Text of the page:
The journey to Palestine had been undertaken at the urging of Melville's family, in despair over his health and perhaps also over the deepening strain of his mere presence among them. Largely no doubt for their sake Judge Shaw had come forward again with the money to make the trip possible. In the interval since Moby Dick, assailed as he had been by specters from within and without, Melville had passed through a prolonged emotional and nervous trial that, at a later period, would promptly have been described as a crack-up, and treated as such. There was no place for such a malady in the medical philosophy of the 'fifties, and Melville had had to weather his psychological Cape Horn as best he could, without much solace or support. It was not that Lizzie and the others, his mother, his sister Augusta, were not profoundly troubled by what they observed in him; it is evident that they were. "We all felt anxious about his health in the spring of 1853," Lizzie Melville later wrote; and there exists a letter of that same spring from Maria Melville to her brother Peter in which she expresses the fear that the strain of Herman's constant literary exertions is wearing him out. The strain of Herman's constant exposure to Maria and her will was probably an even more disabling fact, but in any case the knowledge and the insight that his relatives, or anyone, could call upon was pathetically limited. They could raise, and it is said that they fearfully did raise, the simple dire question of "sanity" or "insanity." The dreary memory of Allan Melville's last days was doubtless with them, and there is a more or less authentic tradition that physicians were called in to examine Allan Melville's son and to pronounce on the soundness of his wits. Of course they could only rule that he was not mad and, with that, abandon the case as of no psychological importance. Mad he was not, in the simple old-fashioned medical sense, but the germs of dementia were in him, and we can be sure that, like Pierre, Melville was visited during these black years by thoughts of his real or fancied hereditary liability to madness. Such thoughts would have formed but one, though perhaps the most ghastly, of the psychoneurotic miseries to which these years of sickness subjected him. Probably there were few that he was spared. Certainly he knew the insistent, sapping physical symptoms, the eyestrain, the neuralgic pains, the sciatica; and doubtless he knew the tortures of sleeplessness too and the ensuing dullness and languor of spirit. Nor were these by any means the worst; the writing Melville did during these years is our clue to that. Far worse than eyestrain or even insomnia would be the intangible miseries he suffered; the anguish of uncontrollable self- reproach and shapeless remorse, alternating with the anguish of weak hatred, helpless anger against others, and the loss of the last fragments of confidence in mankind; then, as a further turn of the wheel on which he was bound, the terror of nameless, formless dangers impending over him, of a vague encirclement by hostility and peril, and the sense of utter desertion, desolation, and forlornness; surely there were hours when the conviction of failure and shame all but overpowered him. It is as certain as such a truth can be that he heard during these hours the compulsive recurrent whisper of the temptation to suicide. In fantasy he drank poison with Pierre, or allowed himself to die of sheer hunger like Bartleby, or withdrew from the world like Benito Cereno to perish of remembering "the negro." Yet he was not mad; he did none of these things in fact; in the end he was healed of his hurt, and could bring himself to "laud the inhuman sea." He had escaped, though with little more than his life, from "the whale's black flukes and the white shark's fin." Meanwhile, not even the purgatory of neurosis had very much impaired his productivity. Never again was he to perform such feats of speed and power as the composition of White- Jacket and Moby Dick, but even after the latter of these the twin demons of outward necessity and inward urgency were at his elbow, and within a few months he had written Pierre. When it was done, Melville collapsed at last, as one dimly makes out, with fatigue and despair, and during the year or more that followed he wrote only two tales, one of which was the wonderful "Bartleby," the tale in which he announced to those who could understand him that he would no longer willingly be misemployed. Even now, however, he could not agree that his real work was done, and as the months passed, reassembling his forces, he went on to write the long and powerful piece called "The Encantadas," and to follow this up with a short novel, Israel Potter, with "Benito Cereno," and with the other stories that went to make up the Piazza Tales or that, like "I and My Chimney," remained uncollected in his lifetime. Finally, in 1856, with what must have been a consciousness of moving down some inexorable stream toward its mouth and the sea, he began the dreariest, most unbelieving of all his books, The Confidence Man: His Masquerade; but, as if the dreariness were more than he could continue to contemplate, broke it off before he had brought it to any true conclusion--and renounced, as he did so, all further serious relations with the readers of his day. Truncated as it was, The Confidence Man was published in the spring of the following year, but meanwhile, in the fall of 1856, Melville, as if to signalize by his physical departure the conscious end of his literary life, had yielded to the urgings of his worried relatives and set out for Europe and the Holy Land. What drove him forth on this journey was partly of course the old restless longing for movement and change, and the hope that these alone would somehow renew his sense of life; but beyond that there was something more special that sent him journeying to the East and to Palestine in particular. It was as if, having spent his youth voyaging westward, toward the spaces that lay beyond America, to the islands that had no history and were still pristine, he were under a compulsion now to reverse that movement and voyage eastward and backward, to retrace the Asiatic and the European currents to their headwaters, to immerse himself in scenes that, as he may well have felt, were only history, only memory, only the source and not the future. The nostalgia for the primitive had yielded in him to the nostalgia for the venerable and the moribund, and mingled with this was some still more special longing for the Biblical, the Hebraic, the Judaean past--the past of the patriarchs and the judges, the prophets and the kings. Few men's minds have been more richly stored than Melville's with the imagery of Biblical story, of the Old Testament record especially; it had been woven into the fabric of his imagination from earliest childhood, and he had constantly recurred to it; it was a permanent point of reference for his spirit, and he may dimly have hoped now that the mere resting of his eyes on the sacred places and the reverend objects--on Mount Zion and the Vale of Kedron, on Olivet and the Jordan, on the Tomb of Absalom and the Pool of Bethesda--would reawaken and reconfirm the old certainties that had so completely faded for him. If he had hoped for any such result, the days in Jerusalem and nearby were a mockery of disappointment; what they actually did, as his journal makes evident, was much more to intensify his revulsion from, his weariness of, what he calls the "ghastly theology" of the Jewish prophets. How little solace, in that sense, the sights of the Holy Land brought to him is suggested by another note in the journal: "Is the desolation of the land the result of the fatal embrace of the Deity? Hapless are the favorites of Heaven." Yet if the stay in Palestine was fruitless of spiritual renewal there was, in this very desolation of the land, something peculiarly harmonious with the mood in which Melville found himself. What beguiled him now was not freshness, greenness, and gaiety, but emblems of ruin and decay. As he sailed among the Greek islands, they had looked worn and meager to him, "like life after enthusiasm is gone." The very color of Asia, as he first glimpsed it from the boat, had made him think of those Asiatic lions, lazy and torpid, that one sees in menageries. And now in Palestine he was, if not charmed, at least not repelled by the barrenness and blight that lay everywhere; by the gray, dilapidated city of Jerusalem, with the smell of burning rubbish always in the air; the naked ruins, unsoftened by moss or ivy as elsewhere; the plains covered with wiry, prickly bush; the barren mountains; and everywhere, as if the land itself were an unfleshed skeleton, stones, stones, stones; stony torrents and stony roads, stony vales and stony fields, stony eyes and stony hearts. Aridity, hardness, sterility--how willingly just now he lingered among their tokens! It was not that he was incapable of responding to other impressions of travel. He had been fascinated in Constantinople by the grandeur of the site on the Bosporus, the splendor of the great mosques, and the squalor that, by way of picturesque contrast, lay on every hand. The port of Syra or Syros in the Aegean, where they touched twice, abounded in figures that might have stepped, fully and brightly costumed, out of an opera in a London theater. A visit to the Pyramids had moved him deeply, though the great monuments had oppressed him, too, with their massiveness and mystery. After he left the Holy Land he had visited Athens for a day or two, and had seen the ruins of the Parthenon, "like the North River breaking up." Later he had spent two months in Italy, sight-seeing almost as indefatigably as eight years earlier in England, but with a constant undercurrent of weariness and dejection. The pictures and sculptures in the galleries, in Naples, in Rome, in Florence, allured him almost endlessly, but the ground- tone of his mood is audible when, after a carriage drive from Naples to Posilipo, the promontory whose Greek name means "abating pain," he remarks in his journal: "At Posilipo found not the cessation which the name expresses." Or when, some weeks later in Venice, after a few days of seeing sights in company with a guide named Antonio, a ruined gentleman, he writes: "Floating about philosophizing with Antonio the Merry. Ah, it was Posilipo." So it doubtless was--but how briefly! If he could have yielded to this weariness, Melville might imaginably have sunk down in some such sleepy and retired spot as the Armenian Convent in Venice, where the Lido would have been "a breakwater against the tumultuous ocean of life," or in some sequestered college at Oxford, the spot that interested him most in all England and that led him to remark: "In such a retreat old Burton sedately smiled at men." Any such weak escape as this from his personal duties was of course wholly out of the question, and Melville could never have done more than imagine it. There is nothing in his journal this time to suggest that he felt any spontaneous longing to return to Lizzie and the rest of his family, but there is nothing in his life to suggest that he ever seriously considered the possibility of not doing so. Late in the spring of 1857 he set his face homeward once more, and was soon back at Arrowhead. There now began for him the long period of almost complete silence and obscurity, in Pittsfield and later in New York, which stretched to the end of his life. Full as it was to be--of study, of reflection, of quiet work, even of renewed writing--there was something inescapably posthumous in this existence of more than thirty years, and no one was more aware of this than Melville himself. In a copy of Chapman's translation of the Batrachomyomachia, two or three years later, he underlined one elegiac, almost epitaphic line: "The work that I was born to do is done!" As it turned out, this was not the literal truth; he was still to do work that one might well say he had been "born" to do; but what he himself, in the next few years, was chiefly conscious of having before him was the work that personal self-respect and fidelity to others demanded of him.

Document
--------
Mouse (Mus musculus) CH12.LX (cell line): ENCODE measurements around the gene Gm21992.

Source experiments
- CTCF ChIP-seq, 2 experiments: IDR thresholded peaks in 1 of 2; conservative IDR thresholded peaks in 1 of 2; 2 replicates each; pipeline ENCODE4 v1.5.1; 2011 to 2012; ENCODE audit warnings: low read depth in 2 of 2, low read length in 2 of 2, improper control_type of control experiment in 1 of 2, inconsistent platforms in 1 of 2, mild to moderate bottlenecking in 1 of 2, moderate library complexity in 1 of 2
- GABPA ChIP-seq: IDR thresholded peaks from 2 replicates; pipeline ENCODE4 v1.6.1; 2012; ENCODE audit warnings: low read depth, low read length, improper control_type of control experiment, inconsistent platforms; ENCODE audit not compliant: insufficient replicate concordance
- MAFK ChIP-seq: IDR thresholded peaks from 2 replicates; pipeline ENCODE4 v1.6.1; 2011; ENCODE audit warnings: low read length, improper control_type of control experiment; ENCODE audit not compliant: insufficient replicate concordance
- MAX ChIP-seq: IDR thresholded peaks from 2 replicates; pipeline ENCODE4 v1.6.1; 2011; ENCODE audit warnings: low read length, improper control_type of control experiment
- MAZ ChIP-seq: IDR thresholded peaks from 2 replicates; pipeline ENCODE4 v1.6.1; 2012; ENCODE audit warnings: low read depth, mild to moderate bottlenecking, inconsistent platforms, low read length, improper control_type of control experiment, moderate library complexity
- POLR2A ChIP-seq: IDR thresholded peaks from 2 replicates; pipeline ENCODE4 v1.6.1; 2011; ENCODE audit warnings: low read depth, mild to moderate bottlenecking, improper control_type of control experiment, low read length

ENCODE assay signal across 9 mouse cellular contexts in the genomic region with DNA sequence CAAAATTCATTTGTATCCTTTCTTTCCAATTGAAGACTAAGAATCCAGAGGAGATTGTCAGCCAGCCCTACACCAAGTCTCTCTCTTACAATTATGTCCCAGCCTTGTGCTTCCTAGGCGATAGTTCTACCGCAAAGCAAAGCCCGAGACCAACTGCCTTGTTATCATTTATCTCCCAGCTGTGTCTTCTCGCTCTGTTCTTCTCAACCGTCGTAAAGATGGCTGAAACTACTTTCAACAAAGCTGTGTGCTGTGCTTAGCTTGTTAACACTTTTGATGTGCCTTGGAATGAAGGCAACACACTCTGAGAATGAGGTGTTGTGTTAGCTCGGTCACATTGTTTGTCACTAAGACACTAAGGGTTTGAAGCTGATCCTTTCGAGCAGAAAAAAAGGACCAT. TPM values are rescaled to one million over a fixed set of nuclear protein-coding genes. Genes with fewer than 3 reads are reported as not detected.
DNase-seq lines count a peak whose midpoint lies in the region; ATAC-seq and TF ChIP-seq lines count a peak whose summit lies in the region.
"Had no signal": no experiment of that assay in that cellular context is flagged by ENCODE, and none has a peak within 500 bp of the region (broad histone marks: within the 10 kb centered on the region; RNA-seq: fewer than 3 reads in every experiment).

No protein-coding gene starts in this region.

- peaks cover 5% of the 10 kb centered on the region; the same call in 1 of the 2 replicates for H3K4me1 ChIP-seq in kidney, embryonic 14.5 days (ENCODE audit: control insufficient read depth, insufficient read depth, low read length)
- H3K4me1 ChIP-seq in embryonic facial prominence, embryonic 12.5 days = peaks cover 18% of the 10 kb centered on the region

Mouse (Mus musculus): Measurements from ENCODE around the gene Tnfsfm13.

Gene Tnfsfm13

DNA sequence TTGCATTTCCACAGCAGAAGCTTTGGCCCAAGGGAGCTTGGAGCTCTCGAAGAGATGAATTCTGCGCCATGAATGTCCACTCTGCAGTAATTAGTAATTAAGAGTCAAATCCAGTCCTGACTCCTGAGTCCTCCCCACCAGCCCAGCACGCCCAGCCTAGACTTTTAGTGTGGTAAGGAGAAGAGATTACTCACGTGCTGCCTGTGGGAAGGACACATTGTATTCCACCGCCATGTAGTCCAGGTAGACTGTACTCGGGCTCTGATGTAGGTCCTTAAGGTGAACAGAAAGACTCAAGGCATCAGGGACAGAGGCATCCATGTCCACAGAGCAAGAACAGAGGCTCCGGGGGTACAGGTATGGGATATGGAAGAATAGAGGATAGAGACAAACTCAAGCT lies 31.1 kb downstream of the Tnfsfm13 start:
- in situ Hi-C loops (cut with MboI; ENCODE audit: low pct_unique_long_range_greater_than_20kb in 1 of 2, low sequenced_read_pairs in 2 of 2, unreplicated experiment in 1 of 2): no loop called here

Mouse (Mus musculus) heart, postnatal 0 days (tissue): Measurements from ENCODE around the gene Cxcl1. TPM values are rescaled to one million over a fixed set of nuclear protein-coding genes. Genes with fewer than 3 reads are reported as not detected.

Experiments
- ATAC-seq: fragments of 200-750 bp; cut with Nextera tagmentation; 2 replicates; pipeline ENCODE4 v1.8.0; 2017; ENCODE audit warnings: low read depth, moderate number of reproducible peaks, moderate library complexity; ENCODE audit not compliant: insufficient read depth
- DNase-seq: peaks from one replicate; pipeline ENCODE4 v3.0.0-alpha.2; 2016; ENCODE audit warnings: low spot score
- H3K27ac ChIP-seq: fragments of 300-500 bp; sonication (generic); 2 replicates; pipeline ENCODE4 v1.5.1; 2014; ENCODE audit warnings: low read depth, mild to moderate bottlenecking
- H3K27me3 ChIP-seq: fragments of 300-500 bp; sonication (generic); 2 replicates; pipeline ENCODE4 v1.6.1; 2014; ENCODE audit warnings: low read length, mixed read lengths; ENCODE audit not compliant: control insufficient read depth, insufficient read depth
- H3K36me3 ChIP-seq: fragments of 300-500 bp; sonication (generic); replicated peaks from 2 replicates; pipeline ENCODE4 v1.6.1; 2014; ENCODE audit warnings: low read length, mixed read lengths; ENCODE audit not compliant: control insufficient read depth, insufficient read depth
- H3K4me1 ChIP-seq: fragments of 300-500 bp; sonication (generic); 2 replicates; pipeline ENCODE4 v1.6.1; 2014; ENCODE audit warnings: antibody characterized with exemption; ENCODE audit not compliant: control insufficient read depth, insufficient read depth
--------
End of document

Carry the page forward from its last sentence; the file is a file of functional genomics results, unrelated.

Perilous Outpost of the Sane